kireviewer (Sunnyvale, Ca United States) 5/5 30/06/2004 (AMAZON)

This disc captures two very different lineups of Caravan. The first half of the disc features the "classic" lineup of Coughlan, Hastings, Sinclair & Sinclair, and the second half features the GIRLS WHO GROW PLUMP IN THE NIGHT lineup, which replaces Richard Sinclair with John G. Perry and adds viola player Geoffrey Richardson. Not bad at all for "live in the studio" stuff, but to really experience these guys start with IN THE LAND OF GREY AND PINK and follow it with IF I COULD DO IT ALL OVER AGAIN, and WATERLOO LILY, which is their best (and jazziest, yeah!) album. Evidently, all of the found BBC material has now been officially released. Pity, because I have a wonderful BBC recording of the WATERLOO LILY lineup performing songs from that album which outshines everything on this disc. Maybe one day the BBC will dig up the source tape.
greyhoundude (Corvallis, OR) 4/5 14/01/2002 (AMAZON)

I was never a big fan of the term 'Canterbury', mostly because the Canterbury bands sounded little alike. Just what clearly audible common denominator makes National Health and Camel both 'Canterbury'? Nothing I can hear, and I like both bands. Of all the pioneer practitioners of this elusive sound, however, my favorite was Caravan, plying a unique concoction made up of more-or-less equal parts progressive rock, English music-hall and doper whimsy. Gentle and graceful melodies and solos alternate with organ-drenched bombast, all of it written and played with intelligence, playfulness and excellent musicianship. SONGS are collected BBC sessions from 70-74, the band's peak years, and though the lineup wobbles a little (Richard Sinclair is in, then he's out) it hardly matters. Twelve slabs of prime Caravan are on hand, most from mono broadcasts which adds a wonderful retro charm to an already strong collection. Standout tracks are the extended analog delights of 'Memory Lain Hugh', 'Love In Your Eye' and 'For Richard', but a special mention has to made for a song I loved since I first heard it, 'In the Land of Grey and Pink', a perfect example of early-70s mellow English pop-rock at its best, and a recommended antidote for much of the hateful/puerile swill that gets crammed down our throats and called 'rock music' these days. The first of a two-CD series, and a worthy addition to anyone's cd library.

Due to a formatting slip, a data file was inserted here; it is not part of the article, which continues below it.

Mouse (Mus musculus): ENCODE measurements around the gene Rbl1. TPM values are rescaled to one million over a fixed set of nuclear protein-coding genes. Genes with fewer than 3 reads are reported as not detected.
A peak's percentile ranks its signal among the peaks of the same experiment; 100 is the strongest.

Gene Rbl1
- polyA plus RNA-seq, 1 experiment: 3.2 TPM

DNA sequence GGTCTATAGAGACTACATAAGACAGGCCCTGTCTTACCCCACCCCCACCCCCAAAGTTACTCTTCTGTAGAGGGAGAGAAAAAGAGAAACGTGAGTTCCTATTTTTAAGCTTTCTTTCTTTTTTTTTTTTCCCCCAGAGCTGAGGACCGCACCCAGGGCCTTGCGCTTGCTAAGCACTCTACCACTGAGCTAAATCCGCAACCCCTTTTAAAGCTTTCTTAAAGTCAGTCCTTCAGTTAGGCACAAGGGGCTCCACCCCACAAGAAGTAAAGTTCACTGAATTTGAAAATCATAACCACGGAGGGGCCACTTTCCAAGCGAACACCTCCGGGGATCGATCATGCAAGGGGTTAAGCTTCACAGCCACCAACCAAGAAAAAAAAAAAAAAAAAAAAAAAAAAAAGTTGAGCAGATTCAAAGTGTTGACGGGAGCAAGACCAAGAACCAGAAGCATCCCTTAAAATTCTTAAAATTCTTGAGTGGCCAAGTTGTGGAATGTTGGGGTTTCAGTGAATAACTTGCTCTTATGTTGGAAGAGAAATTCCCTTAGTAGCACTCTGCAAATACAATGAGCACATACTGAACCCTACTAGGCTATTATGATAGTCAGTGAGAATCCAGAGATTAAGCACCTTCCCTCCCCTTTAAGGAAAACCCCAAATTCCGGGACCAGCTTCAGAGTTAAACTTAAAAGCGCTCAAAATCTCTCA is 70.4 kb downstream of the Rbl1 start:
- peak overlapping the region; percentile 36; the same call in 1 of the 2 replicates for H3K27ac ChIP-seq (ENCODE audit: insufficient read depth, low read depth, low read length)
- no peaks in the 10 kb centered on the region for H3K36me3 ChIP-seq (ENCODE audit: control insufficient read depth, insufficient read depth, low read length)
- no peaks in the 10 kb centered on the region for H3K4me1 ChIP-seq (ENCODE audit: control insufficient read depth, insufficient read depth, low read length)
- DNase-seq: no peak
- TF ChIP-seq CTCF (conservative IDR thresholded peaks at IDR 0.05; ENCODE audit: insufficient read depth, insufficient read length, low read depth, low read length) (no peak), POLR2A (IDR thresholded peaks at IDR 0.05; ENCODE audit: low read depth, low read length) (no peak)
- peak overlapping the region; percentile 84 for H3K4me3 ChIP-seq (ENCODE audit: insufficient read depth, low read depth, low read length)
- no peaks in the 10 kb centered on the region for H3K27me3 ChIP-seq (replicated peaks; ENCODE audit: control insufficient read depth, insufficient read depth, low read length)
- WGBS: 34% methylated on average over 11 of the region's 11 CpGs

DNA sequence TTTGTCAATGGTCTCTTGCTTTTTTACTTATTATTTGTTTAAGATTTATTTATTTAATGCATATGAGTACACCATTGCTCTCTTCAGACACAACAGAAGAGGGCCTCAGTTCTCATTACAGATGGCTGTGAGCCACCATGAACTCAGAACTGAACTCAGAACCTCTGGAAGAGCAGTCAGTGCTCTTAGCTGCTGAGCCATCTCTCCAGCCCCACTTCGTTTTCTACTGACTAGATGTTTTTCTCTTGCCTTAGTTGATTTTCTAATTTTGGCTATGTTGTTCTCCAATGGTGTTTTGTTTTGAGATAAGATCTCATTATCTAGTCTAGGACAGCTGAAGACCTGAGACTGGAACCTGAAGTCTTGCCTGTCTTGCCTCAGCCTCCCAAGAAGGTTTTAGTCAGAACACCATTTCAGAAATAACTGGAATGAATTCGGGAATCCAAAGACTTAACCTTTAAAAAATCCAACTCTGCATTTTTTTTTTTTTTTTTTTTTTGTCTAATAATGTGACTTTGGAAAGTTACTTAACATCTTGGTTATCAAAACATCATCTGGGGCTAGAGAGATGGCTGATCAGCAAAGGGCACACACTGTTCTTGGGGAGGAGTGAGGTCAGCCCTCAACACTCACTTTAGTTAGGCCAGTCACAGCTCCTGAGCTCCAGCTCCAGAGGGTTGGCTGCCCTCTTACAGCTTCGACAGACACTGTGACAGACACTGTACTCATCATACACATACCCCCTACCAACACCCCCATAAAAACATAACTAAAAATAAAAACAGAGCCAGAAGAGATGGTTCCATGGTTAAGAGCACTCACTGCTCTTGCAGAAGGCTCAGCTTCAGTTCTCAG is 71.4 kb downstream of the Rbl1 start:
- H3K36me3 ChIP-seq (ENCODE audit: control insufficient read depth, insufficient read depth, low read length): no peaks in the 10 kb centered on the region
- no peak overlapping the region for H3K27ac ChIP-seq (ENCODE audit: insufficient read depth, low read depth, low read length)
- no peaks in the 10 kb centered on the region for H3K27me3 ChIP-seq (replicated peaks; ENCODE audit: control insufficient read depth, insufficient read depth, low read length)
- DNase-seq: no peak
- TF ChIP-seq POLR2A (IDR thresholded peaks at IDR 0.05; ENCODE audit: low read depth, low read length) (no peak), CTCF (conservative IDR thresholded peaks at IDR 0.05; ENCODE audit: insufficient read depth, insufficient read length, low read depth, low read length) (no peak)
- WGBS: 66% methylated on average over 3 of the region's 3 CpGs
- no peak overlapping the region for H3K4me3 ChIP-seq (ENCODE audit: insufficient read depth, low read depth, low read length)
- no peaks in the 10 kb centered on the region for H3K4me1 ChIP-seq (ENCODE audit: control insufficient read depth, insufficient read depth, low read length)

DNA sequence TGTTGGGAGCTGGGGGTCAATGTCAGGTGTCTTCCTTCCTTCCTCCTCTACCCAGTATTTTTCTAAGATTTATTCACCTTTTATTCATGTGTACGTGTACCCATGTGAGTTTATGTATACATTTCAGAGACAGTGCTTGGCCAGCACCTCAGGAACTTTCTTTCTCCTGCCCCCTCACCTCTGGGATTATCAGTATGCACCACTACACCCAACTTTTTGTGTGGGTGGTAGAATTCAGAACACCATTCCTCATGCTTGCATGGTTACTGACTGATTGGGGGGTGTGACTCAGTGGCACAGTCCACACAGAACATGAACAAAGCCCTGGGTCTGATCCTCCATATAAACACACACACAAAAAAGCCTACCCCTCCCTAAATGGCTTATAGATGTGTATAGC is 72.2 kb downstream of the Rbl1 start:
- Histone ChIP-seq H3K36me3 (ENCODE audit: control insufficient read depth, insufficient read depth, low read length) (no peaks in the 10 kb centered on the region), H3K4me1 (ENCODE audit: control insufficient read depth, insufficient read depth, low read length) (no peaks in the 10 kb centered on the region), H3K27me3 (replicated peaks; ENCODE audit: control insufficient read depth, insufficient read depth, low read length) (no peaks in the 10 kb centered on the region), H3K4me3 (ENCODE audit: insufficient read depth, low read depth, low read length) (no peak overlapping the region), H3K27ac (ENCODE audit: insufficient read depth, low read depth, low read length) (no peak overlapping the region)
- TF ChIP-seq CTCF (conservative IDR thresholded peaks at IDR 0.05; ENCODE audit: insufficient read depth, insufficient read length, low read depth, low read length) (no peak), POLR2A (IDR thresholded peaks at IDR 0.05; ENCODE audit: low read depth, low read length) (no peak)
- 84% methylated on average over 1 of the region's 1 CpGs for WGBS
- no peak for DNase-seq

El Kabong 4/5 25/08/2001 (AMAZON)

This album contains twelve songs recorded for BBC radio between 1970 and 1974. The sleeve notes inform us that some of the earliest recordings by the band have been erased, but those that survive are spread over just two CDs. Given that the second volume (the companion album, "Ether Way") starts with sessions recorded in 1975, the tracks here are presumably all that now exist from Caravan's first four years at the BBC. The first three tracks, from 1970, have been edited to remove all traces of the DJ who originally introduced them, and shorn of their intros don't so much start as `sneeze' into life, but the songs and the musicianship are faultless. Next up are three tracks from March `71, and like the previous three, have been trimmed to exclude any verbal preamble; however, the sheer class of the band's performance outweighs any minor criticism. The remaining six cuts are taken from sessions for John Peel in August `73 and February `74, and like all the tracks here are, for me, far superior to their studio counterparts. The songs have more passion, particularly "Memory Lain, Hugh" and "A-Hunting We Will Go/Backwards", both of which feature Geoff Richardson's expressive viola and Pye Hastings' uncharacteristically biting lead guitar. Highly recommended!
KEV BISCOE (Essex, England) 5/5 04/06/2000 (AMAZON)

This is the first of two collections of material Caravan recorded for the BBC, spanning the years 1970-1974. Caravan is one of the most versatile of the Canterbury family of English psychedelic and progressive rock, capable of winsome, witty pop songs as well as complex but melodic extended workouts. Songs for Oblivion Fishermen features examples of both styles. Half the disc features the band's original lineup with highly rated bassist Richard Sinclair. For the seasoned Caravan enthusiast, the repertoire is somewhat predictable, including standards "If I Could Do It All Over Again, I'd Do It All Over You," "Hello Hello," "In the Land of Grey and Pink," and "Memory Lane Hugh." To the band's credit, it does not attempt to recreate its studio recordings note for note, adding interest for longtime fans. Also included are two songs that were never released on Caravan's studio albums, "Mirror for a Day" and "Virgin on the Ridiculous." Newcomers could find this collection a good first pick, as it provides a warm welcome to the band's sound and approach as well as a good cross-section of its catalog. Songs for Oblivion Fishermen is a valuable addition to Caravan's discography.
Jim Powers (ALLMUSIC)

Peel sessions from 1970 to 1974, so covering 1970 and 1971 which were the best years for the group, and for this must be mentioned; otherwise, from 1972 and on there's nothing truly remarkable and not just talking on here...
Lord_Corkscrew 4,5/5 02/02/2008 (RATEYOURMUSIC)

An amazing Caravan collection of songs recorded in different versions.
ChiveVMar 4,5/5 02/05/2004 (RATEYOURMUSIC)